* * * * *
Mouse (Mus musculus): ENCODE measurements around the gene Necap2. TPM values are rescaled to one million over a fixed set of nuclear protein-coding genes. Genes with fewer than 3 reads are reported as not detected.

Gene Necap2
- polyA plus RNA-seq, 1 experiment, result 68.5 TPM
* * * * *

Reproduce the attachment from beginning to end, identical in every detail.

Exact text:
Mouse (Mus musculus): ENCODE measurements around the gene Necap2. TPM values are rescaled to one million over a fixed set of nuclear protein-coding genes. Genes with fewer than 3 reads are reported as not detected.

Gene Necap2
- polyA plus RNA-seq, 1 experiment, result 68.5 TPM